NEW DELHI — India has successfully conducted the first live fire trial of its home-grown beyond-visual-range air-to-air missile (BVRAAM) — Astra in the Bay of Bengal. Sources told Sputnik that this is the first in the series of at least eight trials before it is approved to be inducted into service by the end of 2017.
The missile was fired from a Su-30MKI fighter jet targeting a pilotless target aircraft (PTA), the Banshee. This was carried out to revalidate the newly developed indigenous missile seeker and its accuracy capability. The seeker helps in firing the missile from beyond visual range, tracking and then locking onto the target.
"The exercise was conducted in a war-like scenario and the missile was fired on an actual target," said a defense official.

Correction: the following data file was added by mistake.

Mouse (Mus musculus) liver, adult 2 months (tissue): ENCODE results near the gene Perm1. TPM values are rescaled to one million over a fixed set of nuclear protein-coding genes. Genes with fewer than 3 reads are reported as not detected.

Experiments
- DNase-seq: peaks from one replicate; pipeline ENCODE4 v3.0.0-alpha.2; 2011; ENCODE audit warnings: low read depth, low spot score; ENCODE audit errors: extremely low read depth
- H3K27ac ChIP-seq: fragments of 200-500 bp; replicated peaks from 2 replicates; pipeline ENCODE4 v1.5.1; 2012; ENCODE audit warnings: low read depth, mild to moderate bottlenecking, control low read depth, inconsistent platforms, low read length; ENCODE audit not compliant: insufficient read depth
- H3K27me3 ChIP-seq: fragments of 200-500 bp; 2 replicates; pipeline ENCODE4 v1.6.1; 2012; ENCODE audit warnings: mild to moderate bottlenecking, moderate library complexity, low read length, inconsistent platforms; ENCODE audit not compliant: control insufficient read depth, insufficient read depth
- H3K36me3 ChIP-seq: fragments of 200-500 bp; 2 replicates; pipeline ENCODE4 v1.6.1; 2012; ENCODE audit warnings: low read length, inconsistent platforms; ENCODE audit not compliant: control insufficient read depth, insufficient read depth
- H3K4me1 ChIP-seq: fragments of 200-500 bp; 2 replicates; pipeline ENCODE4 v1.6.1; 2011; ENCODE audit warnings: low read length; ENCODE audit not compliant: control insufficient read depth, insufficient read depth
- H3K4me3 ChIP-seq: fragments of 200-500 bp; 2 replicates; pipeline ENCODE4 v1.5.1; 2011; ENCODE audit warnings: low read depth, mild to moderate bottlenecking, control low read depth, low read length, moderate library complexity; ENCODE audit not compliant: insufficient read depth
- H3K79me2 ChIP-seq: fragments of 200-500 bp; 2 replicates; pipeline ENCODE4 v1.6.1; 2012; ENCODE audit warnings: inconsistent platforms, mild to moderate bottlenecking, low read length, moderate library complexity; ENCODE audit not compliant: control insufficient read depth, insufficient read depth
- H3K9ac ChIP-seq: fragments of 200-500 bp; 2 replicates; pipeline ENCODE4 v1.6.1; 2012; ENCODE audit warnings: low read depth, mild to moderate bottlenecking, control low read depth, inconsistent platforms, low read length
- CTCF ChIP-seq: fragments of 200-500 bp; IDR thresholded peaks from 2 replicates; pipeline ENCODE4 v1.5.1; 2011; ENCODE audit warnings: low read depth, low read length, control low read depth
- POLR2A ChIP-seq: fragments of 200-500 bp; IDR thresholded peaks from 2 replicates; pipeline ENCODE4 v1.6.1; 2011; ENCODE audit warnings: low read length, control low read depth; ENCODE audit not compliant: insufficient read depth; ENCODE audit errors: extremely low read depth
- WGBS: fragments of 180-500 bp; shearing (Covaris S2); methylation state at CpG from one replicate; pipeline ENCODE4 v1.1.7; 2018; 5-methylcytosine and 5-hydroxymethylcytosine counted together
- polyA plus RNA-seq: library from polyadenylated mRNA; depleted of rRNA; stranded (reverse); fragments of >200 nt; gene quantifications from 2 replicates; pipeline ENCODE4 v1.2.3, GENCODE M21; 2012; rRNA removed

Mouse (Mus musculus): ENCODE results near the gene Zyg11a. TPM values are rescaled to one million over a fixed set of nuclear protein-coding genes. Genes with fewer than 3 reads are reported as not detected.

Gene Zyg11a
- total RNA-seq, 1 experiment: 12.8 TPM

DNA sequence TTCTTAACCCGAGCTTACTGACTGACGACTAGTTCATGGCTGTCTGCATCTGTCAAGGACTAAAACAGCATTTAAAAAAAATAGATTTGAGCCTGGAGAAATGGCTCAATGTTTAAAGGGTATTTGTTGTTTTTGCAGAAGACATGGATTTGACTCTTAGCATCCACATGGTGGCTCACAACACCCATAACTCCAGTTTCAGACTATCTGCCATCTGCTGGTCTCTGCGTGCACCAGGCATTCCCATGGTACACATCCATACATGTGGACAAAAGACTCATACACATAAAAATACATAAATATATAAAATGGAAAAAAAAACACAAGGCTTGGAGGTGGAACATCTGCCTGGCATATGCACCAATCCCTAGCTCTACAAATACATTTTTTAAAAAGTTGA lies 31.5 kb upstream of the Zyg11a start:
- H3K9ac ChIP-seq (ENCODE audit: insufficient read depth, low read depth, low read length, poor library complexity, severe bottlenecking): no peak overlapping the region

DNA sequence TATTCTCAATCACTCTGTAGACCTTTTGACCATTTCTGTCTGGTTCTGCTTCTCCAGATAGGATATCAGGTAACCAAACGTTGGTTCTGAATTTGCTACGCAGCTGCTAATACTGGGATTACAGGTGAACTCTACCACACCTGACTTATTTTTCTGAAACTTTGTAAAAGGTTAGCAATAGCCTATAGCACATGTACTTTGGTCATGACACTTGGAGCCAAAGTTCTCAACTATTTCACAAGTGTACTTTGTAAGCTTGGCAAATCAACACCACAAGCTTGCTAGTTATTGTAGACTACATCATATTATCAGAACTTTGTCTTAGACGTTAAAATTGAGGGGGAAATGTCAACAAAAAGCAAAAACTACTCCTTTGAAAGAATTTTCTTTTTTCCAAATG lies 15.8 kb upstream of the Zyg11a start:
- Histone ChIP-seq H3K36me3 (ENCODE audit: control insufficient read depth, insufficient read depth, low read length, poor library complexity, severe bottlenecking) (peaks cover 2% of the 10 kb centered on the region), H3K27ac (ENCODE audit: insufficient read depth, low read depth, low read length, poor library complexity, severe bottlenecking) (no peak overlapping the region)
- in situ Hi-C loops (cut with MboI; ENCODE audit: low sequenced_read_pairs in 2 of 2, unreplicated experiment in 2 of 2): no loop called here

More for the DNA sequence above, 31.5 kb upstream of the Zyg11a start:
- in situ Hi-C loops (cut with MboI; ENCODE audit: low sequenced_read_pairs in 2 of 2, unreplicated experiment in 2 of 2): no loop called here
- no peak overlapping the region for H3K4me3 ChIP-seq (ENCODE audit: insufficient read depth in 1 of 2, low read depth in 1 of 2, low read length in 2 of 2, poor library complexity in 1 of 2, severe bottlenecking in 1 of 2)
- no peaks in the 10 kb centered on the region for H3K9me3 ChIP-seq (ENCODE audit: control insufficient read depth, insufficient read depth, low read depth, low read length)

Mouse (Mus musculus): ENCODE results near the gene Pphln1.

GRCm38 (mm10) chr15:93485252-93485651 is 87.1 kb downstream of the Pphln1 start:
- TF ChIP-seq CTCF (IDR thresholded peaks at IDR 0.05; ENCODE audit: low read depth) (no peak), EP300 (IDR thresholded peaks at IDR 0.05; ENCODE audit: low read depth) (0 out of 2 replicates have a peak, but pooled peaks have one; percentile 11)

Astra, developed by the state-owned Defense Research & Development Organization (DRDO) is India's first locally developed BVRAAM. The Indian Air Force's fighter aircraft are currently equipped with Russian, French and Israeli BVR missiles.
Sources told Sputnik that the homegrown BVRAAM would be fitted on to the locally developed fighter jet Tejas. Meanwhile, DRDO has started work on the longer range version of the missile that is to be named Astra Mk-2 that can hit targets up to 100 kilometers. The advanced version is expected to match the caliber of the French Meteor BVRAAM.
The Indian Air Force has already placed an initial order for 50 Astra MK-1 which will be followed by a bulk order for all its fighter aircraft. Last month India's state-owned Bharat Dynamics Limited (BDL) inaugurated a special production facility near the southern city of Hyderabad to manufacture the initial batch of Astra Mk1.